Come to think of it: what happens if my app simply takes over the entire system RAM?

    Or is there still a reserved memory and no app can actually take over the entire system RAM? is the system "prepared" to handle 2 apps running at once?

    Sorry, I just see a few issues with this approach too ^^



    • Edited by mcosmin Monday, May 16, 2016 6:30 AM
    Monday, May 16, 2016 6:21 AM
  • Thank you for so valuable information, it is good to know that Anniversary Update will bring so many features (especially support of AudioGraph in background audio). In this light it seems that issue with pause is not so important, because anyway now I should rewrite my app.

     BTW, I believe that your team should have own blog to share such information officially in transparent and predictable manner.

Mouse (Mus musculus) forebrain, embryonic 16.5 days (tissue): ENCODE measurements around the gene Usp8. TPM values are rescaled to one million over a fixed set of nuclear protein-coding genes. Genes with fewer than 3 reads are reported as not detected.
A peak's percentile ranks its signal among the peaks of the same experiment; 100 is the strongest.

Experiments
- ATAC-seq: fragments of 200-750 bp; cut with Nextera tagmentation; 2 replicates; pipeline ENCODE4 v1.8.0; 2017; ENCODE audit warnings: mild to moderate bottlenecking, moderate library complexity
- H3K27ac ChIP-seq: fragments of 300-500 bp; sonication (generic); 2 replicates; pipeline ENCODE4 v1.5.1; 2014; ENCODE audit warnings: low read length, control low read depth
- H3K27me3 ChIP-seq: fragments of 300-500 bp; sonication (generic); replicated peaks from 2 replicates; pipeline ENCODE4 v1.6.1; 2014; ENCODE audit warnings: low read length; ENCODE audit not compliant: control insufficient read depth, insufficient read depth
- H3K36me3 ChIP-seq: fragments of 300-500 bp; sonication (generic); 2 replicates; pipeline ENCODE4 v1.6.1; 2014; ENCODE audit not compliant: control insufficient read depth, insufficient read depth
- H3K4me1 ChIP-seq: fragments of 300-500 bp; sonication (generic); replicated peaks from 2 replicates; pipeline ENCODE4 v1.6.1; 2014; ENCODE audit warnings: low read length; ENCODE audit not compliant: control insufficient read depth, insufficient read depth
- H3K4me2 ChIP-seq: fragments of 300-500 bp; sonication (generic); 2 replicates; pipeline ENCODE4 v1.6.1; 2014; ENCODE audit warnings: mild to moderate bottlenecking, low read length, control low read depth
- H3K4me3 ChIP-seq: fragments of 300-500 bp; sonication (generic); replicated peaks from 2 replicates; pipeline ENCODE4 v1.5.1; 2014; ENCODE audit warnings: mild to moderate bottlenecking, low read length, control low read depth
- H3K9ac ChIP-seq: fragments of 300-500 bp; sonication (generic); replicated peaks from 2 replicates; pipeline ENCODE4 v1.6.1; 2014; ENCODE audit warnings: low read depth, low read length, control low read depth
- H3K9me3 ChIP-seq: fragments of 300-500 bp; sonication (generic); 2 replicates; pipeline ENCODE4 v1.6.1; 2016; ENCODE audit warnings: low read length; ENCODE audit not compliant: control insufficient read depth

Monday, May 16, 2016 3:05 PM
  • Hi Aaron,

    thank you for the information on upcoming changes regarding background audio. I think that these are great news for devs of media related apps! When AudioGraph was introduced in Win1511, I was a bit shocked that is was not possible to use this in background. It was labeled as a new API to allow professional audio apps. But who is going to buy a "professional" audio app, if that app stops its playback just because it gets minimized? That just did not make any sense to me. Thanks for finally lifting this severe limitation, and allowing background playback for all media APIs. I also think that it makes sense to keep background player apps alive with the new "one process" approach. It is very common for users to regularly switch back to the player to change tracks. Starting from scratch after every app switch or phone unlock is a waste of resources and it is also a constant annoyance for users, having to wait for the "Loading..." screen to finish.

    About the pausing bug: The bug has already been confirmed and reproduced by a Microsoft dev (Franklin Chen) in this thread: